WORK SESSION: Two Huntington Council Members Ask, Why Not TTA for City’s Fleet?

by Tony Rutherford HuntingtonNews.Net Reporter
Houck & Thacker (File Photo)
Houck & Thacker (File Photo)

HUNTINGTON, WV (HNN) – The proposed location(s) where city vehicles should fill their tanks came under scrutiny at the Thursday afternoon City Council work session.

Previously, the Finance Committee recommended that the Speed Fleet contract administered by Speedway/Super America, which would save the city more than ten cents a gallon, allow the closure of the decaying city garage pumps, and eliminate a need for upgraded fleet software costing $20,000.

However, Russ Houck, also a member of the The Transit Authority board, suggested that Huntington would save more bucks by entering into a contract to fill up at the TTA pumps.

Finance Director Deron Runyon estimated a $50,000 savings over the four year life of the Speed Fleet contract.

Houck countered, “The city could save $50,000 a year with TTA” and “lock in a maximum fuel price.”

Unfortunately, TTA did NOT bid on the contract. According to Houck, Paul Davis, the authority’s executive director , did not believe they were permitted to do so.

That led councilman Scott Caserta to join Houck in recommending reexamination of the recommendation to determine whether TTA would offer more savings .

The prospect of a bid oversight meeting --- similar to the one that led to a better deal for the city on police radios --- did not set well with either Sandra Clements or Steve Williams.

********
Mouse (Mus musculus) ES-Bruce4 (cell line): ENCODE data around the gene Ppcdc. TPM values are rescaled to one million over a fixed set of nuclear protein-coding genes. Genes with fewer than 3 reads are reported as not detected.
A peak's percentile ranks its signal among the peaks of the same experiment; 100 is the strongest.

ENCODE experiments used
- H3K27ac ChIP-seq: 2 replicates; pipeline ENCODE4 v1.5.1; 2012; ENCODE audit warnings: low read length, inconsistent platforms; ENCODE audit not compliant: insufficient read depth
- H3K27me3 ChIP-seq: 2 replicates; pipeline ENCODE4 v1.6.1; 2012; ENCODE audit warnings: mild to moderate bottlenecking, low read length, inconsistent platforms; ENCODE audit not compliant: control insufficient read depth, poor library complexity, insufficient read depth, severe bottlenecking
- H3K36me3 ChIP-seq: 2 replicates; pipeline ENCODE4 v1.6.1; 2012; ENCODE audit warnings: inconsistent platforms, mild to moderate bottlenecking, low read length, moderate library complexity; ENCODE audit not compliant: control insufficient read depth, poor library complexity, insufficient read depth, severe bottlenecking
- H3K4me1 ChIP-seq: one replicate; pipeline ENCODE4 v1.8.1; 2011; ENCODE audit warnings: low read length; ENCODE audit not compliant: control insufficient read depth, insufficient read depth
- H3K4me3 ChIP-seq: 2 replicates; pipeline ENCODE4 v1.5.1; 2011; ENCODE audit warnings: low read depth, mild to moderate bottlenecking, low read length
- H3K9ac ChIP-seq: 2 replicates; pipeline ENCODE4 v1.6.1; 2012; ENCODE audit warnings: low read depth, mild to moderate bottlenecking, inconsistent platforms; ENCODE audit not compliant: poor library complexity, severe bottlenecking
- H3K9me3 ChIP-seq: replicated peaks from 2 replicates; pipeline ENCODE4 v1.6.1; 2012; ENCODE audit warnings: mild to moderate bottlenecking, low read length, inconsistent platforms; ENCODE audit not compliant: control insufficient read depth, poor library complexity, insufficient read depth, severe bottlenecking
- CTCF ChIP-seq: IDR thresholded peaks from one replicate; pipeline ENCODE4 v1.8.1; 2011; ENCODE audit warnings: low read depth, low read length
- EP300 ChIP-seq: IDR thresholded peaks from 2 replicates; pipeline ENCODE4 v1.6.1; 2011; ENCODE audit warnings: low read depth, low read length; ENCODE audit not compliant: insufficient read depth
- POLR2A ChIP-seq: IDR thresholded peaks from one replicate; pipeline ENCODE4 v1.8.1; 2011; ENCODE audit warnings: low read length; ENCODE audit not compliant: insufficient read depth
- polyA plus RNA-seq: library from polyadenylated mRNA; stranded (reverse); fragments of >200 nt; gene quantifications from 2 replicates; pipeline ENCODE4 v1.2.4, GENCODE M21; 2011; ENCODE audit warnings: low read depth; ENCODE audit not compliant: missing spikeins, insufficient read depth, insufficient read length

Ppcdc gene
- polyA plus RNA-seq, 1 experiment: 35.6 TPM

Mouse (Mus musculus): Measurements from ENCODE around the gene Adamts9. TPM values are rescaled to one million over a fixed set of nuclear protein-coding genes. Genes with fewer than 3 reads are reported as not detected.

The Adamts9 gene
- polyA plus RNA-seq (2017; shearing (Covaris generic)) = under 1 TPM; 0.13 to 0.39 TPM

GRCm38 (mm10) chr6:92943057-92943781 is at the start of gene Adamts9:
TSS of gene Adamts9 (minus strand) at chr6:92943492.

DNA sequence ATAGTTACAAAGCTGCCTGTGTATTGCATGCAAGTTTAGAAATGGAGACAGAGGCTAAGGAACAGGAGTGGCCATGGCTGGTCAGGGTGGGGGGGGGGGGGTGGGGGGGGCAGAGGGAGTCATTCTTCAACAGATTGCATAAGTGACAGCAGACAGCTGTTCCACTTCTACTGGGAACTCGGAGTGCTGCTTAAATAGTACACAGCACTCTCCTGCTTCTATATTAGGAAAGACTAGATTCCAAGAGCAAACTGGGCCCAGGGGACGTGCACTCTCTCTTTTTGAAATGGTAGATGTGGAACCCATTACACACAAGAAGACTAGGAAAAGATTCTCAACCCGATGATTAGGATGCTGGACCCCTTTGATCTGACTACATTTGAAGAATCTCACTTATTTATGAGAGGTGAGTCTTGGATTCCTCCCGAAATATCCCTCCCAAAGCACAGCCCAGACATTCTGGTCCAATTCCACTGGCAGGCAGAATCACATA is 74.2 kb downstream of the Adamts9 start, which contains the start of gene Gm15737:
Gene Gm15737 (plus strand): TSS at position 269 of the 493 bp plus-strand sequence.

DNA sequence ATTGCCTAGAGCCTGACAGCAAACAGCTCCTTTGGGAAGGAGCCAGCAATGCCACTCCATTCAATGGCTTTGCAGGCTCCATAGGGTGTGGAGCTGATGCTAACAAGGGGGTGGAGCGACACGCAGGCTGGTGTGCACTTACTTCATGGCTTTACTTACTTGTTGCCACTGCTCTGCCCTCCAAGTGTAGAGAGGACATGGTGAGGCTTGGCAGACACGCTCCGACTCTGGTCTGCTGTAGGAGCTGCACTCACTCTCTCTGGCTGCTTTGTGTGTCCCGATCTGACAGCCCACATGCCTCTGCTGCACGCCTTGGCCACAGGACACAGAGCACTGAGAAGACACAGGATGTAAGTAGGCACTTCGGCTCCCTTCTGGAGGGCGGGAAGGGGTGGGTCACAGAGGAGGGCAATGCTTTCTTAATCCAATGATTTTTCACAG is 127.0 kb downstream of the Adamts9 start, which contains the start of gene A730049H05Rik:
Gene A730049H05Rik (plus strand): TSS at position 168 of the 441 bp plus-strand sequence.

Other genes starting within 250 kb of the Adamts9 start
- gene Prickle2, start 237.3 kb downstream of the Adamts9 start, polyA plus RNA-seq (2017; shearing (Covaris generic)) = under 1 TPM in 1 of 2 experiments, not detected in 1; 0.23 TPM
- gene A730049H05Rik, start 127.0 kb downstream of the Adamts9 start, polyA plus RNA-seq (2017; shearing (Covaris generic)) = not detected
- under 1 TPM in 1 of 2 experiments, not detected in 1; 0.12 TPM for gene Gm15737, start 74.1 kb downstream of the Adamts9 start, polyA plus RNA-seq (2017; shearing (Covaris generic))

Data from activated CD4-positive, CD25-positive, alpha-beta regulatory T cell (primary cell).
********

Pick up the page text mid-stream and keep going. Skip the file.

Clements felt TTA had missed their opportunity.

Finance Chairman Williams believed other benefits, such as filling up in the work zone, real time on line monitoring of purchases, and the need for covert police officers to fill up their unmarked car in a public venue outweighed TTA’s possible advantages. As it stands, the larger equipment that requires diesel will use TTA pumps.

The Huntington Police Department has been the largest proponent of the new card system. Officers, in particular, could fill up in their zone without traveling to the city garage. However, one informed source questioned this savings, suggesting that police protocol calls for officers to fill up the cruiser prior to turning it over to the next shift.

Since this will be a second reading, the public will be permitted to comment at Monday’s council meeting on the proposed change which will free the city of environmental issues regarding their current gasoline pumps.

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